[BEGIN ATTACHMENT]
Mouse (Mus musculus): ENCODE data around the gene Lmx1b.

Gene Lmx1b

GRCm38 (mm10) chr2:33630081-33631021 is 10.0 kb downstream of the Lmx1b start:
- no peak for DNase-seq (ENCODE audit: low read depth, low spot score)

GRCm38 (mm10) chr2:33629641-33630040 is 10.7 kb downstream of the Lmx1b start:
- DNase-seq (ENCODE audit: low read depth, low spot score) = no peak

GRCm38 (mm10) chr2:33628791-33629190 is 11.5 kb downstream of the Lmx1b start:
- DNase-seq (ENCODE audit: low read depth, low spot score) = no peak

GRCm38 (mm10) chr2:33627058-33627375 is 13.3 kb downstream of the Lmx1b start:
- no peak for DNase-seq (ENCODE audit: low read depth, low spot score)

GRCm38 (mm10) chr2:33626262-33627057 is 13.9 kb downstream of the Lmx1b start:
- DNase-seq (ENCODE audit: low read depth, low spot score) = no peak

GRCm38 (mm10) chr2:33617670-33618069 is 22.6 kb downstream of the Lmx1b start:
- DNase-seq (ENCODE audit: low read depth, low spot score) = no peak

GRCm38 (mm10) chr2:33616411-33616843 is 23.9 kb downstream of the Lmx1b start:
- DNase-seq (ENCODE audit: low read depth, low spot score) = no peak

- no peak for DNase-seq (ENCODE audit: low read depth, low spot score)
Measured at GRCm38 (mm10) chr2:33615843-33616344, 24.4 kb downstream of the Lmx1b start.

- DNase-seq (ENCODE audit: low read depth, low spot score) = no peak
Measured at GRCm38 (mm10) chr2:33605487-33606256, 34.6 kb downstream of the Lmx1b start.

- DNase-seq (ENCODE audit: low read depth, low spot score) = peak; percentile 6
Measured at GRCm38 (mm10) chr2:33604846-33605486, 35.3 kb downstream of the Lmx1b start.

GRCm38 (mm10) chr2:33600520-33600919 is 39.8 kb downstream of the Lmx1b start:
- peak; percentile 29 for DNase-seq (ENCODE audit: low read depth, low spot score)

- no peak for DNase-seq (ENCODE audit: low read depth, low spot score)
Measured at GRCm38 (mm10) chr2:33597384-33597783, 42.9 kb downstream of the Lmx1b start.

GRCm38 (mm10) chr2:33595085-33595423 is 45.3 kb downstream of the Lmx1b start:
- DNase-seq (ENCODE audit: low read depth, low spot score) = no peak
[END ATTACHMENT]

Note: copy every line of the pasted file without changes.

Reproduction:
Mouse (Mus musculus): ENCODE data around the gene Lmx1b.

Gene Lmx1b

GRCm38 (mm10) chr2:33630081-33631021 is 10.0 kb downstream of the Lmx1b start:
- no peak for DNase-seq (ENCODE audit: low read depth, low spot score)

GRCm38 (mm10) chr2:33629641-33630040 is 10.7 kb downstream of the Lmx1b start:
- DNase-seq (ENCODE audit: low read depth, low spot score) = no peak

GRCm38 (mm10) chr2:33628791-33629190 is 11.5 kb downstream of the Lmx1b start:
- DNase-seq (ENCODE audit: low read depth, low spot score) = no peak

GRCm38 (mm10) chr2:33627058-33627375 is 13.3 kb downstream of the Lmx1b start:
- no peak for DNase-seq (ENCODE audit: low read depth, low spot score)

GRCm38 (mm10) chr2:33626262-33627057 is 13.9 kb downstream of the Lmx1b start:
- DNase-seq (ENCODE audit: low read depth, low spot score) = no peak

GRCm38 (mm10) chr2:33617670-33618069 is 22.6 kb downstream of the Lmx1b start:
- DNase-seq (ENCODE audit: low read depth, low spot score) = no peak

GRCm38 (mm10) chr2:33616411-33616843 is 23.9 kb downstream of the Lmx1b start:
- DNase-seq (ENCODE audit: low read depth, low spot score) = no peak

- no peak for DNase-seq (ENCODE audit: low read depth, low spot score)
Measured at GRCm38 (mm10) chr2:33615843-33616344, 24.4 kb downstream of the Lmx1b start.

- DNase-seq (ENCODE audit: low read depth, low spot score) = no peak
Measured at GRCm38 (mm10) chr2:33605487-33606256, 34.6 kb downstream of the Lmx1b start.

- DNase-seq (ENCODE audit: low read depth, low spot score) = peak; percentile 6
Measured at GRCm38 (mm10) chr2:33604846-33605486, 35.3 kb downstream of the Lmx1b start.

GRCm38 (mm10) chr2:33600520-33600919 is 39.8 kb downstream of the Lmx1b start:
- peak; percentile 29 for DNase-seq (ENCODE audit: low read depth, low spot score)

- no peak for DNase-seq (ENCODE audit: low read depth, low spot score)
Measured at GRCm38 (mm10) chr2:33597384-33597783, 42.9 kb downstream of the Lmx1b start.

GRCm38 (mm10) chr2:33595085-33595423 is 45.3 kb downstream of the Lmx1b start:
- DNase-seq (ENCODE audit: low read depth, low spot score) = no peak